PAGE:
Ofcom will have the experience of conducting these auctions; it will have to judge on which occasions it should demand all upfront payment or annual payments and whether it needs to protect against speculation by providing for a refund. It has all the powers—it does not need a restriction which would make it a duty in all circumstances.

Lord Avebury: The question between us is whether these stipulations should be de rigeur or an option for Ofcom. The noble Lord has asserted that Ofcom should be given this freedom without any indication of his reasoning for that conclusion. I cannot imagine any circumstances in which Ofcom might have a legitimate reason for demanding the whole of the payment upfront instead of allowing the person concerned the choice of making annual payments. Similarly, I cannot think of any circumstances in which it would not be a good idea to encourage the use of the spectrum by providing for a rebate as part of the normal process. But as I am obviously not going to get a more thorough explanation of the reasoning behind these provisions at this stage, I shall hope that perhaps we can discuss the matter behind the scenes or even that the noble Lord may write to me in due course.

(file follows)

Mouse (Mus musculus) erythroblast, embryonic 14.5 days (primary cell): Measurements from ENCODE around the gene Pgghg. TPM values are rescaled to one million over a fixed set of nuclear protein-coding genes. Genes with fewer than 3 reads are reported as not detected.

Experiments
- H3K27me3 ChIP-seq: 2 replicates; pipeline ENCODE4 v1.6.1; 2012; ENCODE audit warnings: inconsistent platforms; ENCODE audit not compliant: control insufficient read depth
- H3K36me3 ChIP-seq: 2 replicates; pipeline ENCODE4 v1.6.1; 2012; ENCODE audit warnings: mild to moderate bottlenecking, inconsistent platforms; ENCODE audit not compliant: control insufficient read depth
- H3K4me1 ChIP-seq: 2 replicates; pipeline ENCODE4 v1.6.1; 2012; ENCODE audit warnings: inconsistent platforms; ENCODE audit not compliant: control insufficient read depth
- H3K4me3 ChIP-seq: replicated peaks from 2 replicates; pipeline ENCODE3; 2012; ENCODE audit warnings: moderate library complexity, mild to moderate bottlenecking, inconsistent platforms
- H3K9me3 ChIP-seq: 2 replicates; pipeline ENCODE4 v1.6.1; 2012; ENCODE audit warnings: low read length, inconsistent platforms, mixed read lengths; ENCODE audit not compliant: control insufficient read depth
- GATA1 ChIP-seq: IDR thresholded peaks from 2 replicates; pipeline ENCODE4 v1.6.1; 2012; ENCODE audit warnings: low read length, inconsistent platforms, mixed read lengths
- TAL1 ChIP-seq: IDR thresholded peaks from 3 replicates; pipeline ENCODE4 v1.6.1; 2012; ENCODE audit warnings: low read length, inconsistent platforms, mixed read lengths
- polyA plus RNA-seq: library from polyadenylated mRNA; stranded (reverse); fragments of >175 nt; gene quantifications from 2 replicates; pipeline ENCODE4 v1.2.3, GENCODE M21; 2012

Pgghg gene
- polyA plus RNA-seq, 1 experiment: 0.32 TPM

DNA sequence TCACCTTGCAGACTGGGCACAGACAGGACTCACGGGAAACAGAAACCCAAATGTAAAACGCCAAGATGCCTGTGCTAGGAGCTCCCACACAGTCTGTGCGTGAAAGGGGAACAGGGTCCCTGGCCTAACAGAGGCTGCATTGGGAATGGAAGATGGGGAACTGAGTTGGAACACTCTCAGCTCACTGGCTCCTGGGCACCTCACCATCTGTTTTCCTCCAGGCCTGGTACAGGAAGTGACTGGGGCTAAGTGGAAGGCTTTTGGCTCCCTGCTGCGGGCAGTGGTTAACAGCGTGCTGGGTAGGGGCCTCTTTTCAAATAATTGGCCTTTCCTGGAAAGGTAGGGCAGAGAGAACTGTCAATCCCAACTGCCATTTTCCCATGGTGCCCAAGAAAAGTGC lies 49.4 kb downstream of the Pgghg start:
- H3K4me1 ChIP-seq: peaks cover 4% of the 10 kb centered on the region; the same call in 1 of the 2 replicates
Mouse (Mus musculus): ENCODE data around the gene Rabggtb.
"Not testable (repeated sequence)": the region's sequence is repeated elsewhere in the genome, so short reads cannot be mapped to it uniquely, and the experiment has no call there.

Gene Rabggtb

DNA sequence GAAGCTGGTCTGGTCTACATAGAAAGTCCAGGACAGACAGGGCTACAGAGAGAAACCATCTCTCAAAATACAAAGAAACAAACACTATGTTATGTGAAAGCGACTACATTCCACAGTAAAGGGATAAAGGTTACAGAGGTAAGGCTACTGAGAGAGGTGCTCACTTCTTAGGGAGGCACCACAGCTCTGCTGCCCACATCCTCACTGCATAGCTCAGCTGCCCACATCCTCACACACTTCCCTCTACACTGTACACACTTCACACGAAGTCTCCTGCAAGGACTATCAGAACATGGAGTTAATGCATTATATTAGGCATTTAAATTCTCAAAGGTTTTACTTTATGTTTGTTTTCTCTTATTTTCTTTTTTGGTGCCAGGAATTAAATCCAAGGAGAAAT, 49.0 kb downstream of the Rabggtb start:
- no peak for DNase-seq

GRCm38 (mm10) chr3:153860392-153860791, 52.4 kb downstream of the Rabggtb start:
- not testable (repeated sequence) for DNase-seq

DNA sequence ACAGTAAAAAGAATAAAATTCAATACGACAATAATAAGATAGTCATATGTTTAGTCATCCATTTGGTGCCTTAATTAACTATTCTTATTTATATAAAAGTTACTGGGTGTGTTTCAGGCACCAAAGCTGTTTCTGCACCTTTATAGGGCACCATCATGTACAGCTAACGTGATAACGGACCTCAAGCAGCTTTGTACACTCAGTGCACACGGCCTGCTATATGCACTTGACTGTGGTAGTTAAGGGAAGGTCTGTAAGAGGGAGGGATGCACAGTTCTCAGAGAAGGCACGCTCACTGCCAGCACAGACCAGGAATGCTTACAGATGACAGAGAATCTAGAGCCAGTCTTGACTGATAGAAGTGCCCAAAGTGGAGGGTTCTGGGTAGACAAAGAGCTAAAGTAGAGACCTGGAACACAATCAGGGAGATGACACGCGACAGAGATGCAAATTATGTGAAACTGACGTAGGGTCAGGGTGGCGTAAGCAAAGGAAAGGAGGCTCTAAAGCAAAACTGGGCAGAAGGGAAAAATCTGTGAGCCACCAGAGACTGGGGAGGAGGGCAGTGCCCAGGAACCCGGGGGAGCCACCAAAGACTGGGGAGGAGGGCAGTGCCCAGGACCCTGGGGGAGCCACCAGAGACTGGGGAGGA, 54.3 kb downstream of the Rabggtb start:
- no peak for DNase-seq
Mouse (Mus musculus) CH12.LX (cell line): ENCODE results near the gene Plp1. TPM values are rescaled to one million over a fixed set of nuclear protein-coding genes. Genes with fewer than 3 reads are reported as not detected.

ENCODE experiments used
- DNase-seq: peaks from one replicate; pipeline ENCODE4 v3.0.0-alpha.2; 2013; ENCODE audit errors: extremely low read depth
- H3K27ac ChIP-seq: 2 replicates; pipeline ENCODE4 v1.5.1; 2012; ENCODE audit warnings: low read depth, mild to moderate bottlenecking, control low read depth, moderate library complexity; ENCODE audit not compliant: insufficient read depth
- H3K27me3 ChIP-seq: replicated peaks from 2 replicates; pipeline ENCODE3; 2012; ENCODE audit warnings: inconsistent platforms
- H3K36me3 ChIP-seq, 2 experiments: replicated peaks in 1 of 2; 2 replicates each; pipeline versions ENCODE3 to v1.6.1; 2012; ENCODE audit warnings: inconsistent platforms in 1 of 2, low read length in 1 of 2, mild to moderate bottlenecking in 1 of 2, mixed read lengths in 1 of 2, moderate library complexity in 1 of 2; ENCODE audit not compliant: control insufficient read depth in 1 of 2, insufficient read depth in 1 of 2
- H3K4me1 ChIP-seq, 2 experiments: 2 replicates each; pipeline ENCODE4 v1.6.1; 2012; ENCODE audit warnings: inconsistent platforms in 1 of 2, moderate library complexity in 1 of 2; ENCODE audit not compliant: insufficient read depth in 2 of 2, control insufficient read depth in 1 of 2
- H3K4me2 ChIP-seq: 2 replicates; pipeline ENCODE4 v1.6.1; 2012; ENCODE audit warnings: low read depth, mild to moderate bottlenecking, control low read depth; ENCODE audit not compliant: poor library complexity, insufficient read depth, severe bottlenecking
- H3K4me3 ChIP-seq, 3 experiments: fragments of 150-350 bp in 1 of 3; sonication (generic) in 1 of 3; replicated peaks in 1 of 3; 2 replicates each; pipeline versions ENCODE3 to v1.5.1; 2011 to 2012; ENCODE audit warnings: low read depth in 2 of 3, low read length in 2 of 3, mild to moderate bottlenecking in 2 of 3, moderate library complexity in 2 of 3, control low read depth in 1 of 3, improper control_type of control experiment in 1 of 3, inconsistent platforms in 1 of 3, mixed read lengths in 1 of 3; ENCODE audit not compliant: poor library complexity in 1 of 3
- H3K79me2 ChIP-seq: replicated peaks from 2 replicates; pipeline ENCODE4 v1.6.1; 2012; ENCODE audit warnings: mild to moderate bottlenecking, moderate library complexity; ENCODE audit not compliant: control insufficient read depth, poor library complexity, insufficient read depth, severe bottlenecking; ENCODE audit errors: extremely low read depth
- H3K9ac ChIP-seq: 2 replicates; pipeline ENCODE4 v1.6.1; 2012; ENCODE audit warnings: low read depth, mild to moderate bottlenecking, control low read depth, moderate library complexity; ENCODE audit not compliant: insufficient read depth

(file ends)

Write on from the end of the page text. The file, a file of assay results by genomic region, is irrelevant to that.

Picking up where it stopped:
Lord McIntosh of Haringey: I would be delighted to discuss this with the noble Lord, Lord Avebury, or write to him about it. The flexibility that I am talking about allows for a more precise discrimination between the value of different bids, because these other items can be taken into account. But I am not at all against the noble Lord's arguments.

Lord Avebury: It may well be that the use of some practical illustrations will clarify the matter. I am very happy to accept the noble Lord's undertaking, and I beg leave to withdraw the amendment.